Educational Articles

  • Pigs are omnivores that typically eat multiple small meals throughout the day. A mini-pig’s base diet should consist of a commercially available, nutritionally balanced pelleted chow formulated for mini-pigs. Different formulations are available based on the life stage of the pig. In addition to pelleted pig chow, pigs may be fed small amounts of other foods, including fresh or frozen vegetables and small amounts of fruit. Pelleted food should be offered first to help ensure it is consuming a balanced diet. The exact amount of pelleted food to feed depends on the brand being fed; most brands give general feeding recommendations calculated from their caloric content. Treats such as small pieces of succulent fruits or vegetables may be offered once or twice a day and are best used as rewards in training.

  • Once your cat has reached adulthood, their nutrient profile will change from when they were a kitten. Your veterinarian can help you determine what proportion of each nutrient is needed based on your cat's lifestyle and current body condition. It is important to lay a good nutritional foundation to maximize the health and longevity for your cat and reduce the potential for developing obesity.

  • Once your dog reaches adulthood, his nutrient profile changes from when he was a puppy. Your veterinarian can help you determine what proportion of each nutrient is needed based on your dog’s lifestyle and current body condition. Avoid free-feeding and work on a meal schedule. Following these steps can help your dog lead a healthier life and avoid becoming overweight or obese.

  • Adverse food reactions in dogs are either caused by food allergy – an immune response to something ingested or food intolerance – a non-immunological response to something ingested. Signs of food intolerance are usually only digestive in nature. Food intolerance will generally occur on the initial exposure to the food or food additive in contrast to food allergy which requires repeated exposures to develop. Different causes of food intolerance include food poisoning, or inappropriate ingestion of an irritant, reaction to food additives, histamine reactions, lactose intolerance and dietary indiscretion such as eating fat or bones. A dietary history is important in diagnosing these conditions.

  • Gastrostomy tubes are placed percutaneously through the skin directly into the stomach and may be needed for cats who are unable to chew or swallow their food, or for cats with diseases causing anorexia. Special liquid diets or canned diets blended with water are recommended to be given in multiple feedings throughout the day, dependent on the cat’s reason for the tube. Instructions are provided by your veterinarian for tube feeding and tube maintenance. The tube can be removed as early as 14 days after placement once the cat is eating well. Your veterinarian will remove the tube.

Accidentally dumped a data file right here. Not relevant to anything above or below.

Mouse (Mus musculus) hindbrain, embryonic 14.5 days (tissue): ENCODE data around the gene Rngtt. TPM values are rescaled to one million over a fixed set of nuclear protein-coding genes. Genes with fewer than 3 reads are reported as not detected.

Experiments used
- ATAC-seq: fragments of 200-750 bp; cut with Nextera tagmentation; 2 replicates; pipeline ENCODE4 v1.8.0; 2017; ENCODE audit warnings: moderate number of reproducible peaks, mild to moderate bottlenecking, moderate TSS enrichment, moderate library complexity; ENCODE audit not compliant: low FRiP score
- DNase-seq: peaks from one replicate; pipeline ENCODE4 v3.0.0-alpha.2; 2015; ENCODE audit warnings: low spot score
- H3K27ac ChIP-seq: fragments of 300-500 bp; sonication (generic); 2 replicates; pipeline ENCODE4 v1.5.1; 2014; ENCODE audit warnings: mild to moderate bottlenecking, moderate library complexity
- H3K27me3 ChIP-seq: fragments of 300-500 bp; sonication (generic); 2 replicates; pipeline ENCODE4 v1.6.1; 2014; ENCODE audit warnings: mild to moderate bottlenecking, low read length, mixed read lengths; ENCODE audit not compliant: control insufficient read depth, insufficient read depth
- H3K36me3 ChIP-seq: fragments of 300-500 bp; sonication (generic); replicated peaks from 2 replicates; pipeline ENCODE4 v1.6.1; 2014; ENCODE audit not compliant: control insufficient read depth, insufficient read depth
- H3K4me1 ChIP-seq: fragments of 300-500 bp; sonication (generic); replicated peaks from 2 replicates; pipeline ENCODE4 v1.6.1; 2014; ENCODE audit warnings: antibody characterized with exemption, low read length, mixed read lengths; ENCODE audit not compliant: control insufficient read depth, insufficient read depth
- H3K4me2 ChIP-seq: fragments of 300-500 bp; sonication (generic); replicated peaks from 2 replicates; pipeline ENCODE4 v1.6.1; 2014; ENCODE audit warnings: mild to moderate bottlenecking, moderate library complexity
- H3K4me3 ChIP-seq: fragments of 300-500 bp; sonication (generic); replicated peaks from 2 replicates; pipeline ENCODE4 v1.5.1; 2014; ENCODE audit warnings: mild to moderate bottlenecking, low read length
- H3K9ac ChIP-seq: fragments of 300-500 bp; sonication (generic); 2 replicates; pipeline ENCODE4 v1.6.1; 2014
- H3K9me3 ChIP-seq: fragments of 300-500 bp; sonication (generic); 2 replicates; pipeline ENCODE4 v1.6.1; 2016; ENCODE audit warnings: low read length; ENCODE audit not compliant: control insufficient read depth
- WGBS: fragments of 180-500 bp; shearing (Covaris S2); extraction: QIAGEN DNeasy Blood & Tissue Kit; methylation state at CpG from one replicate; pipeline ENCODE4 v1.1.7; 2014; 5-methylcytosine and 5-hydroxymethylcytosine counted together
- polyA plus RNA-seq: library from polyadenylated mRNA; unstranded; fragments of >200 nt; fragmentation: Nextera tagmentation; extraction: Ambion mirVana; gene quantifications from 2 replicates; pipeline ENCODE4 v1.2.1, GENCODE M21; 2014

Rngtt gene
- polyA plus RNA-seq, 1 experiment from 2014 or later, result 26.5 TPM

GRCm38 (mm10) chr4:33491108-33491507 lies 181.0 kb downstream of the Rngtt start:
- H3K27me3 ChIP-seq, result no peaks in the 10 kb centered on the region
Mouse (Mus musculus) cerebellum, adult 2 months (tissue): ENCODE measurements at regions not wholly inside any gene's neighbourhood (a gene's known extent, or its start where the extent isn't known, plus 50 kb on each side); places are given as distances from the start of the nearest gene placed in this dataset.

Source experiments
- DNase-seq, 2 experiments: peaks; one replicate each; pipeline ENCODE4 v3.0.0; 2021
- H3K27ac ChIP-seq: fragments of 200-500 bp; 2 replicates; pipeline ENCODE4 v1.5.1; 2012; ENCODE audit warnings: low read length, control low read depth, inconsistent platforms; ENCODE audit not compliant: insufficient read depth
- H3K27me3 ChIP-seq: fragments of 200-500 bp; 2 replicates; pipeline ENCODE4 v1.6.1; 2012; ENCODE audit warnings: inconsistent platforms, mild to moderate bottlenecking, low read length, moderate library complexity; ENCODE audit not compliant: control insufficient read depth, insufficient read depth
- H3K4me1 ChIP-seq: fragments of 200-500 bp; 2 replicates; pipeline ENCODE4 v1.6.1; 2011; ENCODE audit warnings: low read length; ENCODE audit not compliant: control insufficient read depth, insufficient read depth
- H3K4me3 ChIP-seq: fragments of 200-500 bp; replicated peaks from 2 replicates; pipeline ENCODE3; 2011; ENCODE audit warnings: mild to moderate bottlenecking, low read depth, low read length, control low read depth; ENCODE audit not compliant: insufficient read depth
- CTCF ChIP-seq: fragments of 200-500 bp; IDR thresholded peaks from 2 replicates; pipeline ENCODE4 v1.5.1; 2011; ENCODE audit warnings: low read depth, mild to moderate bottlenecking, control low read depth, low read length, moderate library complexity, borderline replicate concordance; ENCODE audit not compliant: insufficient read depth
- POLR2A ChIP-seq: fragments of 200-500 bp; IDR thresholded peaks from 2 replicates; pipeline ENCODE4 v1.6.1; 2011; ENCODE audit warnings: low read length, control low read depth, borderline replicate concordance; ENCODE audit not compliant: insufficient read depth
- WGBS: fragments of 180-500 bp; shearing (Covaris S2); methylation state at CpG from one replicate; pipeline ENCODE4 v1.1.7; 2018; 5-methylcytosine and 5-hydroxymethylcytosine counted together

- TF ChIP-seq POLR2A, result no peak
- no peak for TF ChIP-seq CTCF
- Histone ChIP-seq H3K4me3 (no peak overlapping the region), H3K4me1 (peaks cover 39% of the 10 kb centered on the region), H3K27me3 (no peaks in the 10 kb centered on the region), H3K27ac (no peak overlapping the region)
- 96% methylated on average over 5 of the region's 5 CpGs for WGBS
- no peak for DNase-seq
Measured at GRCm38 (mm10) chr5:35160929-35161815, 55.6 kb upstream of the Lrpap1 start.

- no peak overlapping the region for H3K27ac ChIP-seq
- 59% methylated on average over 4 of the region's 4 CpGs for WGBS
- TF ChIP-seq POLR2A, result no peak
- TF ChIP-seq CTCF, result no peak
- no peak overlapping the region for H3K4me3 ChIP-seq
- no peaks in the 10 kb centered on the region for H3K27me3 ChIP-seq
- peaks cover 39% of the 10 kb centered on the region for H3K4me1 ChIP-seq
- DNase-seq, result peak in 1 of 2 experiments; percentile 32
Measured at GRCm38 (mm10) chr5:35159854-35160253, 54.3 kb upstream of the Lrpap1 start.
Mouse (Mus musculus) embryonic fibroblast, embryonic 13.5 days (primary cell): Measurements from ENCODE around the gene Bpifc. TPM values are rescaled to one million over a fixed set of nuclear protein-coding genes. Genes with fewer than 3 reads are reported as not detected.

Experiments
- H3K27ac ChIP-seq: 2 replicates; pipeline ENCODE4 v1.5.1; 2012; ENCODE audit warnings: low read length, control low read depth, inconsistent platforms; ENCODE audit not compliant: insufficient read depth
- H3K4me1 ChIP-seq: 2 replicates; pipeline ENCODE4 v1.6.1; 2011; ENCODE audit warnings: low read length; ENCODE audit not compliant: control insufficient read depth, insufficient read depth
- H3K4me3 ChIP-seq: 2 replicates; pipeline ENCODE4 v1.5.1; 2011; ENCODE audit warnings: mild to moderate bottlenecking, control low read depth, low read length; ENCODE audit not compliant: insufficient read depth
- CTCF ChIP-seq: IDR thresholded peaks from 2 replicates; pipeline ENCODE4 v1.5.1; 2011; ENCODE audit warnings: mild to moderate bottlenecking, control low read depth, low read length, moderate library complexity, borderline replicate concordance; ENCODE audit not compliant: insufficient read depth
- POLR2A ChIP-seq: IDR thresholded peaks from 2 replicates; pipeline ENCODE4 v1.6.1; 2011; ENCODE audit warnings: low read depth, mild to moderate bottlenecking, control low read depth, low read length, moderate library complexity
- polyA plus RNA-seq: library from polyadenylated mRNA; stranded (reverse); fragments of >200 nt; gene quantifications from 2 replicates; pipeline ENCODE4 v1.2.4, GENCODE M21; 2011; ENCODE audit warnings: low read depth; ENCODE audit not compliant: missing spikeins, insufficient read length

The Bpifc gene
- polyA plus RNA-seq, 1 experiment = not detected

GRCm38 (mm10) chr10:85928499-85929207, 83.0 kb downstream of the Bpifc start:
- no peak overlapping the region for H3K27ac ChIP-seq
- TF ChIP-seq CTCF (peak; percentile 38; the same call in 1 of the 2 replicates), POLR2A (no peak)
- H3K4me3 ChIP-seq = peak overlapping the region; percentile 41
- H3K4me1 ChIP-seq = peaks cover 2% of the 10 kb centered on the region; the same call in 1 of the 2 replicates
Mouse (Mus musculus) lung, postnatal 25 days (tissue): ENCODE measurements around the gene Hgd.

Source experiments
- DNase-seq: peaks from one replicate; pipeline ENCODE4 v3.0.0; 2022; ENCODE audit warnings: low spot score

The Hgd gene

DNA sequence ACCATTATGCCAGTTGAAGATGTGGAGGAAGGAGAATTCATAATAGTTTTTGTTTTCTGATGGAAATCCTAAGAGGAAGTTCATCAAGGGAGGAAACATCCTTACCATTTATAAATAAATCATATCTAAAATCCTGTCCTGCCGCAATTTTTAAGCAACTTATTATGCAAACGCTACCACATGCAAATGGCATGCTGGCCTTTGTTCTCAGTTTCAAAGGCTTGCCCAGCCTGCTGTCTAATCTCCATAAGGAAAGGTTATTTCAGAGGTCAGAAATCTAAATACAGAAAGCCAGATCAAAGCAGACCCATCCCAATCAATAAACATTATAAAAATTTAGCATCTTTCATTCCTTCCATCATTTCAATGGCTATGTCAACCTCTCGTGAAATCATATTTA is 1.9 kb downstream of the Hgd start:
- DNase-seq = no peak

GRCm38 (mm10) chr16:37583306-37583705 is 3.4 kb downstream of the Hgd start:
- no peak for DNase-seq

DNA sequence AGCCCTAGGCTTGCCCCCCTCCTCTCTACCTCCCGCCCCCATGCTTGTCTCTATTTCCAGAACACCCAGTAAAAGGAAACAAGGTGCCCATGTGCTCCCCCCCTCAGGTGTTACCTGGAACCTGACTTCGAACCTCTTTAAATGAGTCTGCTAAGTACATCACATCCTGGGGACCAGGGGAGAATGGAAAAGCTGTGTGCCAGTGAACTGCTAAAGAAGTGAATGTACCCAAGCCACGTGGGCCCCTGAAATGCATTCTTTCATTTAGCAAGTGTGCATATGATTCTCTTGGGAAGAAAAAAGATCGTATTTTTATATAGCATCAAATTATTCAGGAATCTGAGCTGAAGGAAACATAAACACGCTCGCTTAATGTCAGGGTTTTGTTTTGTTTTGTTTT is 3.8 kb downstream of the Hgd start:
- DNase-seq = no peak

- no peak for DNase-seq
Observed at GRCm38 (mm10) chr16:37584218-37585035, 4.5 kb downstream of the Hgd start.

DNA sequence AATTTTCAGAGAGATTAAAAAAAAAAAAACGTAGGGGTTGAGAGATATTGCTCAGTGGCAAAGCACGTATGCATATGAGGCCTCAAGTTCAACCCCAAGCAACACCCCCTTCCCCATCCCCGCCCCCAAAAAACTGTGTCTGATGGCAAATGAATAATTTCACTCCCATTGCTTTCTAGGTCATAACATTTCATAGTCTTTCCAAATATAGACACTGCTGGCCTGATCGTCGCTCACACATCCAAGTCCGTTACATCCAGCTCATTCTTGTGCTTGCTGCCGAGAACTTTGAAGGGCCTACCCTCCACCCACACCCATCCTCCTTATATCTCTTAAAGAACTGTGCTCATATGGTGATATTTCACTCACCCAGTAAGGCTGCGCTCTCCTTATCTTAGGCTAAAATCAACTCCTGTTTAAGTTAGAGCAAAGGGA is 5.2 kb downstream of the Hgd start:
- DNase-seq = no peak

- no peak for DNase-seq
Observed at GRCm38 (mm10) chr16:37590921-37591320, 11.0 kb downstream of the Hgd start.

• Gastrostomy tubes are placed through the skin of the abdomen into the stomach to enable long-term nutrition in dogs that either refuse to eat or are unable to chew and swallow food. A special liquid diet or homemade mixture liquefied with water will be recommended by your veterinarian. Step-by-step instructions are provided. The decision to remove the tube will be determined by your veterinarian.

  • Giardiasis is an intestinal infection of man and animals cased by a microscopic protozoan parasite Giardia duodenalis. Giardia is a simple one-celled parasitic species; it is not a "worm", bacteria, or virus. Giardiasis can be an important cause of diarrhea in animals and humans. However, many cats are infected without developing clinical signs or the diarrhea is treated as 'non-specific'.

  • Picky eaters are often created by their humans offering too much variety of food. Cats can become picky eaters for medical reasons that need to be determined by your veterinarian. It is safe for an otherwise healthy cat to not eat for a few days; beyond this however, they can develop a possibly fatal condition called hepatic lipidosis. To decrease pickiness, having food available for only 30 minutes4-5 times a day can be beneficial. Human food should not be used as a diet as it will lead to nutrient deficiencies. Certain foods are okay to mix with cat food to make them more appealing but check with veterinarian before including these in your dog’s diet. Many cats work on their own schedule and prefer to eat very small amounts frequently (grazing).

  • Picky eaters are often created by their humans offering too much variety of food. It is safe for an otherwise healthy dog to not eat for up to a week. To decrease pickiness, having food available for only 15-30 minutes 2-3 times a day can be beneficial. Human food should not be used as a diet as it will lead to nutrient deficiencies. Certain foods are okay to mix with dog food to make them more appealing but check with your veterinarian before including these in your dog’s diet. Many dogs are not programmed to eat every day.

  • Cats are obligate carnivores and cannot be vegetarian. Through evolution, cats have become dependent on the specific forms of nutrients found only in animal tissue. Feeding your cat a proper diet is one of the most important aspects to help keep them at optimal health. It is important to keep in mind that the nutritional requirements and dietary preferences change over the course of the cat's lifetime. Your veterinary health care team can help you make good-quality diet choices and determine the correct number of calories your cat needs in a day.